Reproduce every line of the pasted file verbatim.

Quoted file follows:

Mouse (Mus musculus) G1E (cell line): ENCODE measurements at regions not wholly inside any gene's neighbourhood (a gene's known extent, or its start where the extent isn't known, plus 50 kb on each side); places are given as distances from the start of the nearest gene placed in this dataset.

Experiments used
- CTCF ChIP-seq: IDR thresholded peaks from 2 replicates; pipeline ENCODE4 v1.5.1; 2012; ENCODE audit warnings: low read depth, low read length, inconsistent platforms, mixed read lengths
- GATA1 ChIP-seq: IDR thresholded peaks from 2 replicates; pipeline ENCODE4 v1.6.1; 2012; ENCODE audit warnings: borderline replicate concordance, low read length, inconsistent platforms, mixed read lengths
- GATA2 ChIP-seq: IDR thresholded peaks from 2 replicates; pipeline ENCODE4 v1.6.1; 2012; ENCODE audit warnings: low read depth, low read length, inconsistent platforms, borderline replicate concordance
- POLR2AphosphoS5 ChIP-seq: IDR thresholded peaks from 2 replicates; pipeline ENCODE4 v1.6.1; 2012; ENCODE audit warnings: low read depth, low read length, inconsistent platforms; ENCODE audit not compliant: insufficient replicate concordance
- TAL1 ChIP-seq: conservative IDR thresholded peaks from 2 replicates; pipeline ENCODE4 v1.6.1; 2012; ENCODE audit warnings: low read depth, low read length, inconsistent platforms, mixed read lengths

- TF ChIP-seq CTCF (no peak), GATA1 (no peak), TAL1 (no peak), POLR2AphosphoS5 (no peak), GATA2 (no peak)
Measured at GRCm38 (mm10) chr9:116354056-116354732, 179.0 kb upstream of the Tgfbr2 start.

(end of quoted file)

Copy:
Mouse (Mus musculus) G1E (cell line): ENCODE measurements at regions not wholly inside any gene's neighbourhood (a gene's known extent, or its start where the extent isn't known, plus 50 kb on each side); places are given as distances from the start of the nearest gene placed in this dataset.

Experiments used
- CTCF ChIP-seq: IDR thresholded peaks from 2 replicates; pipeline ENCODE4 v1.5.1; 2012; ENCODE audit warnings: low read depth, low read length, inconsistent platforms, mixed read lengths
- GATA1 ChIP-seq: IDR thresholded peaks from 2 replicates; pipeline ENCODE4 v1.6.1; 2012; ENCODE audit warnings: borderline replicate concordance, low read length, inconsistent platforms, mixed read lengths
- GATA2 ChIP-seq: IDR thresholded peaks from 2 replicates; pipeline ENCODE4 v1.6.1; 2012; ENCODE audit warnings: low read depth, low read length, inconsistent platforms, borderline replicate concordance
- POLR2AphosphoS5 ChIP-seq: IDR thresholded peaks from 2 replicates; pipeline ENCODE4 v1.6.1; 2012; ENCODE audit warnings: low read depth, low read length, inconsistent platforms; ENCODE audit not compliant: insufficient replicate concordance
- TAL1 ChIP-seq: conservative IDR thresholded peaks from 2 replicates; pipeline ENCODE4 v1.6.1; 2012; ENCODE audit warnings: low read depth, low read length, inconsistent platforms, mixed read lengths

- TF ChIP-seq CTCF (no peak), GATA1 (no peak), TAL1 (no peak), POLR2AphosphoS5 (no peak), GATA2 (no peak)
Measured at GRCm38 (mm10) chr9:116354056-116354732, 179.0 kb upstream of the Tgfbr2 start.